BoldDrive: 2013 Ford Mustang GT
The king of the pony cars...at one point or another Welcome to our ‘BoldDrive’ (review) of the Ford Mustang GT! We’re excited to get more reviews out to you, the readers. We’re trying a new format, we rate each car from 1-100% based on five factors: performance, interior, exterior, practicality and of course, fun. We average the score and get our ranking for each new car we review, making it easier for our readers to get a feel for how the car really is. So, sit back, relax and enjoy the drive! I'll be honest, I never grew up with the fond memories of a Ford Mustang or a Chevy Chevelle or a Plymouth Barracuda or any other classic as I lay belly up in my oil-stained garage. One, because it was a wee bit before my time, and two, because my father was never the gearhead that everyone else's father was, per se. Although, he did snag an early 90s V6 Mustang which I found neither here nor there. But why am I telling you all this? Well, because unlike most everyone, I have no nostalgic memories of the roaring V8 of a Mustang GT, nor the remembrance of a Sunday stroll with the top down on my dad's '68 convertible; thus, I have no love or hate towards the Mustang in any sense, I have no positive or negative opinion of the muscle car in general, and as such, I have to review it accordingly (as I do with every vehicle). With that said, at this point, Mustang faithful might want to go turn on a NASCAR race or something. It's going to get a bit hairy. Interior: 68%
Welcome to 2006, where these brand new Mustangs will have the same interior parts come seven years time. Loads of cheap plastic, 'parts bin' knobs, a stereo system from before Timberlake was the best-known Justin on the planet (aside from Sirius Satellite, which was pretty neat), loose wires hanging from the rear window defroster and did I mention cheap plastic? Loads of it.
It was all sort of disappointing. You would expect on a $40K car (GT Track Package), that it would bear at minimum a standard Bluetooth, and high-quality materials as seen in the Focus ST and others. But sadly, no.
What was available though, was the addition of Recaro seats- previously only present on the Boss 302, a nifty monitor in-between the speedo and odometer reading out fuel economy, customization options and such, and of course, the dreaded SYNC voice command system, which again, was beyond fussy.
On the outside the Mustang looks…like a Mustang. There's no two ways about it. Since the 60s it's been heralded as one of the most iconic designs around and continues on until today. Unfortunately, like other 'retro' cars, that 'retro' design is beginning to age as gracefully as a Joan Rivers; but, the idea of the retro muscle car is still one that appeals to many a buyers, so we credit them that. Up front, the massive V8 does command much of the attention paired to an awkwardly molded rear end (mine came without a spoiler) and sharper taillights. The grille-mounted fog lights were also a nice touch, differentiating it from lower-spec Mustangs. The "Deep Impact Blue" paint scheme was very attractive, the massive 19-inch wheels and snug Brembo brakes also added a smooth breeze of finesse. Performance: 90%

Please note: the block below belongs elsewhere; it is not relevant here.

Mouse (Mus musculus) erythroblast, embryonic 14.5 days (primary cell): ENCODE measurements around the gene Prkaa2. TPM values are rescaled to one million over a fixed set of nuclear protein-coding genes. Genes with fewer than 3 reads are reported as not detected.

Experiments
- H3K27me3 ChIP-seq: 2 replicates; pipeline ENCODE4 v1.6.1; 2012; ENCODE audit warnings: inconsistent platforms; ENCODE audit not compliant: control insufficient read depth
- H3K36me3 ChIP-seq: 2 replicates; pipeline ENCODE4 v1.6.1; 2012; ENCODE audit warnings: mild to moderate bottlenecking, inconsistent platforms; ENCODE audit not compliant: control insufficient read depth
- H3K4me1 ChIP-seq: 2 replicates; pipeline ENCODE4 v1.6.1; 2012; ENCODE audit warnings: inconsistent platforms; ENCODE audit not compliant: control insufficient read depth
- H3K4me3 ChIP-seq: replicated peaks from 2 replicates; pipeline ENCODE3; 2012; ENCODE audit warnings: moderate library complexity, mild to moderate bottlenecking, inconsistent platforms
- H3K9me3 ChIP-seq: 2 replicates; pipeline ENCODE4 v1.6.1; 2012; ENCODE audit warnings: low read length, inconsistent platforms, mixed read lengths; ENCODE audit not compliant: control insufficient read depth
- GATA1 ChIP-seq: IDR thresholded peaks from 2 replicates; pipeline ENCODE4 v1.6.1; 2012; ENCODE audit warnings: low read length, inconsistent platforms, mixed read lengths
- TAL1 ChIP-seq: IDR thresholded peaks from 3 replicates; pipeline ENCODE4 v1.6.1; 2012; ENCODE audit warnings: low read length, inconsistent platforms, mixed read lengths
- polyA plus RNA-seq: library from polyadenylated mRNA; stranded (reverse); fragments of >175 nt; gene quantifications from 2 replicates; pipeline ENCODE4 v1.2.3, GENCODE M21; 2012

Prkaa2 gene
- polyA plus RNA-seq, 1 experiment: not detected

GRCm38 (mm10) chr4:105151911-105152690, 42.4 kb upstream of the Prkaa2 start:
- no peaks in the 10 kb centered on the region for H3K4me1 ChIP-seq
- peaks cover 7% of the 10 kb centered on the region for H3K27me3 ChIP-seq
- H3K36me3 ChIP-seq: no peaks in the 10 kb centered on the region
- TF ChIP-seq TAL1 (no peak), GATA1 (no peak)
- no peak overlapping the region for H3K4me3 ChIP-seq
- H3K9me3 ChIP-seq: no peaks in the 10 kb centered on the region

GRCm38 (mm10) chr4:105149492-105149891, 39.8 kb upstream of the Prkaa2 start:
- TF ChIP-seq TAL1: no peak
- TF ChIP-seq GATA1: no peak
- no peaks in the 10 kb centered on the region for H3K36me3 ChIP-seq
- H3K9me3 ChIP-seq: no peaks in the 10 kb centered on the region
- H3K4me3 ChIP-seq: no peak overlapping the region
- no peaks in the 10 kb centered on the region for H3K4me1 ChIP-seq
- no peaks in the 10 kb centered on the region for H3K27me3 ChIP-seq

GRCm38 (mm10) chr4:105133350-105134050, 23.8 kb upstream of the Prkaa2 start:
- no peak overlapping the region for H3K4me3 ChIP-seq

As you would expect, this is where the 5.0 shines, sort of. The 420-hp from the 5.0L V8 is unparalleled in terms of sheer grunt. It's powerful, it's massive and it had me continuously grinning form ear to ear. And paired to a rough-and-rigid six-speed manual, it made for some good 'ol fashion tire burning goodness. Unfortunately, all this beautiful power somehow fell victim to one of the most outdated and underperforming suspensions of all time. Absolutely horrid. Corners? Don't even think about it. The solid live axle seems more commonplace in a scrapyard then it does in the current Mustang GT, or any vehicle for that matter. Practicality: 82% Of course, practicality is not something that you look for in a $40K, 5.0L V8 muscle car. The engine is thirsty- we kept it at about 17.5 MPG although it will do a bit more- the seating arrangement is uncomfortable (front and back) and the angles are ridiculous. Not a bad thing, just, not practical in any sense of the word. Although, the trunk did have more room than I would have expected, for bodies and such. Fun: 93% http://www.youtube.com/watch?v=Kox3JcwU2Uc&feature=youtu.be More fun than a barrel of monkeys is an understatement; that powerful V8 and a relatively antiquated manual transmission make it a bit more of a bitch to drive than usual, but it does put yourself more at one with the car. From a controlled dig, grip lets off at about 4,000 rpm, which is unexpected yet surprisingly easy to manage. With all this power sent to the rear wheels (of course), and traction control off, it also makes it easy to slip and slide around on wet pavement like a bar of jailhouse soap, which we did so. From the outside looking in, the Mustang is an extremely fun car, but dig a little deeper and you'll find loads of issues with interior work, suspension and overall refinement. I know I might be pulling at strings here, but if you caught the fellas on a previous episode of this season's Top Gear (whom are surprisingly more accurate than one would expect), Jeremy Clarkson drove the Shelby GT500 across France and Italy, and this is what he had to say: "This is like an old Escort; the noise and the vibration and the harshness, it is exhausting" and James May went on to add, "They (Mustangs) simply aren't as thoroughly engineered as cars from the civilized world." Absolutely. Unlike the Euro-sourced Focus we drove, the Mustang is an unrefined metal box of V8 overcompensation. A piece of 60s or 70s nostalgia that many outlets find somewhat difficult to perceive negatively due to a vast history and hoards Mustang Faithful (angry comments below). But the year is 2013, emission standards are getting stricter, technology is getting better and designs are becoming more handsome; and the Mustang, well, it has yet to play catch-up with the rest of the "civilized" world. Now don't get me wrong, its not necessarily a 'bad' car, but, it needs to be taken back to Detroit (Ford Europe) and given a complete overhaul from top to bottom. Then- and only then, will it ever be able to be categorized as a 'great' car going forward. Interior: 68% Exterior: 83% Performance: 90% Practicality: 82% Fun: 91%